Companies that voluntarily disclose their carbon emissions save as much as US$1.2 million in interest charges, Dutch researchers have found. Companies with lower absolute emissions also reap benefits in lower loan costs, the Maastricht University team found.
The researchers compared borrowing costs for companies that responded to questionnaires from the Carbon Disclosure Project to those that did not, and for companies that disclosed higher actual emissions to those with lower releases.
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“We find,” researchers Stefanie Kleimeier and Michael Viehs report, “that firms which choose to voluntarily reveal their carbon emissions pay significantly lower spreads on their bank loans, as compared to their non-disclosing counterparts. Firms with relatively more carbon emissions pay higher spreads on their loans.”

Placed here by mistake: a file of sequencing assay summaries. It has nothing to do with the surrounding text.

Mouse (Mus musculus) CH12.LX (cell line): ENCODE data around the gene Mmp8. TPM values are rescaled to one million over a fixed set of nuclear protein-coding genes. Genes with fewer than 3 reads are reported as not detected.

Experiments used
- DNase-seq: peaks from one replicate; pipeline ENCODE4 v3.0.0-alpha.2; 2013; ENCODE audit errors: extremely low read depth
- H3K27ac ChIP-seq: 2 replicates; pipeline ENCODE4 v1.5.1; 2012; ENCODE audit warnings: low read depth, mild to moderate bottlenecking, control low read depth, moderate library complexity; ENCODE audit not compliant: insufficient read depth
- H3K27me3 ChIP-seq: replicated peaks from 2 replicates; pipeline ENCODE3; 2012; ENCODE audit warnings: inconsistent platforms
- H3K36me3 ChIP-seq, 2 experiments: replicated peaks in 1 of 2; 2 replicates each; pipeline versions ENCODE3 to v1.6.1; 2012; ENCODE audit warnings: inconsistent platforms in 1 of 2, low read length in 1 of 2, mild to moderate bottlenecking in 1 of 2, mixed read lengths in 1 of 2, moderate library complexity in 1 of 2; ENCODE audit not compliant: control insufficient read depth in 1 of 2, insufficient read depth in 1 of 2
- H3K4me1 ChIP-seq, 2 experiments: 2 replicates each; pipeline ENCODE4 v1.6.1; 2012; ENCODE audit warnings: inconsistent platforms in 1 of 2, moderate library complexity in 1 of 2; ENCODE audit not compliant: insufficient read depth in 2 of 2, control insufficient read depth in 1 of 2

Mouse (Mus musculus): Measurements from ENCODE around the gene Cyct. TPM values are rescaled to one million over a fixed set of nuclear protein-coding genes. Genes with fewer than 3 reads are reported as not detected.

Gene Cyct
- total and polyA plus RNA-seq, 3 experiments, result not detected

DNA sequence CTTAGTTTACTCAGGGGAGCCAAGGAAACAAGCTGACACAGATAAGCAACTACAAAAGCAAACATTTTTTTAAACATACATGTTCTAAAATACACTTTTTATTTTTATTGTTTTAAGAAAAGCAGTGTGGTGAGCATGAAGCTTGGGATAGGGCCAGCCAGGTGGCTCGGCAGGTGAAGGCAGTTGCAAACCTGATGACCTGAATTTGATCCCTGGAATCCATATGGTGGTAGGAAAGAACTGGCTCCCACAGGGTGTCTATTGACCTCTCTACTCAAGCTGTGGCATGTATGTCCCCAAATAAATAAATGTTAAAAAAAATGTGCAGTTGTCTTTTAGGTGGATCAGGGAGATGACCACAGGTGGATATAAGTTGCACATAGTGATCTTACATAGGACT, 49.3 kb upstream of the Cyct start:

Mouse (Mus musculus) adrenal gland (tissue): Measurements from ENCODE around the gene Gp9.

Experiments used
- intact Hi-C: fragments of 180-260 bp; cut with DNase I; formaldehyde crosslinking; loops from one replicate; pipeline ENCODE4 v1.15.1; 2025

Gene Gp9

The effect isn’t limited to loans from companies with explicit climate or emission-related lending protocols either, the researchers note. “Both effects exist for all bank loans and are not driven by whether so-called norms-constrained lenders are among the lead arrangers for the bank loans.”
The finding is likely to add to growing pressure for public companies to address their climate risk exposure. Last month an alliance of 62 institutional investors with more than US$1.9 trillion under management pressed the U.S. Securities and Exchange Commission (SEC) to enforce its own disclosure rules on carbon asset risk.